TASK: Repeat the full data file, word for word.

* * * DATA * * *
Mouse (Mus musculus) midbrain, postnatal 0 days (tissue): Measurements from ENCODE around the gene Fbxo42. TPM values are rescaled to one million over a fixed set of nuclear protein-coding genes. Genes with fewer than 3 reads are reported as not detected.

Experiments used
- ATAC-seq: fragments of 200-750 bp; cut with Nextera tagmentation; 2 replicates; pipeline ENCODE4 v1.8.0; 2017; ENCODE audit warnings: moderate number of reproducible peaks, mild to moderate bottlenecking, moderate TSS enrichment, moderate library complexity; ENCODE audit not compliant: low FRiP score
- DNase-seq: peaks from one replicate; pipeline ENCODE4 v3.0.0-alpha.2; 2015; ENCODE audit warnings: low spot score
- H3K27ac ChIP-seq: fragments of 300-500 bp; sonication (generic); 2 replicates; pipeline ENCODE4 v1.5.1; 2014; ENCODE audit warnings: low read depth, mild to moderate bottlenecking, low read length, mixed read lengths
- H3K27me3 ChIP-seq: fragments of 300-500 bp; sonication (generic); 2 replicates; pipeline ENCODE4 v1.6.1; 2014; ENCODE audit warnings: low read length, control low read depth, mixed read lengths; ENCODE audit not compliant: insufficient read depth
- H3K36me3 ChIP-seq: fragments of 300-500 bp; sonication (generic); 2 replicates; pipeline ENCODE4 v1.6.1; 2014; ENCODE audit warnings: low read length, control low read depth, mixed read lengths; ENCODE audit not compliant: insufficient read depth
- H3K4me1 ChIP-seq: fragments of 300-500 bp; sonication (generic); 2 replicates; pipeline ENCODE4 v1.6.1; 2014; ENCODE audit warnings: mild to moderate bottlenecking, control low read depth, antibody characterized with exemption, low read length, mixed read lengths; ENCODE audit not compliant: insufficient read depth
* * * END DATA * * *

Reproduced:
Mouse (Mus musculus) midbrain, postnatal 0 days (tissue): Measurements from ENCODE around the gene Fbxo42. TPM values are rescaled to one million over a fixed set of nuclear protein-coding genes. Genes with fewer than 3 reads are reported as not detected.

Experiments used
- ATAC-seq: fragments of 200-750 bp; cut with Nextera tagmentation; 2 replicates; pipeline ENCODE4 v1.8.0; 2017; ENCODE audit warnings: moderate number of reproducible peaks, mild to moderate bottlenecking, moderate TSS enrichment, moderate library complexity; ENCODE audit not compliant: low FRiP score
- DNase-seq: peaks from one replicate; pipeline ENCODE4 v3.0.0-alpha.2; 2015; ENCODE audit warnings: low spot score
- H3K27ac ChIP-seq: fragments of 300-500 bp; sonication (generic); 2 replicates; pipeline ENCODE4 v1.5.1; 2014; ENCODE audit warnings: low read depth, mild to moderate bottlenecking, low read length, mixed read lengths
- H3K27me3 ChIP-seq: fragments of 300-500 bp; sonication (generic); 2 replicates; pipeline ENCODE4 v1.6.1; 2014; ENCODE audit warnings: low read length, control low read depth, mixed read lengths; ENCODE audit not compliant: insufficient read depth
- H3K36me3 ChIP-seq: fragments of 300-500 bp; sonication (generic); 2 replicates; pipeline ENCODE4 v1.6.1; 2014; ENCODE audit warnings: low read length, control low read depth, mixed read lengths; ENCODE audit not compliant: insufficient read depth
- H3K4me1 ChIP-seq: fragments of 300-500 bp; sonication (generic); 2 replicates; pipeline ENCODE4 v1.6.1; 2014; ENCODE audit warnings: mild to moderate bottlenecking, control low read depth, antibody characterized with exemption, low read length, mixed read lengths; ENCODE audit not compliant: insufficient read depth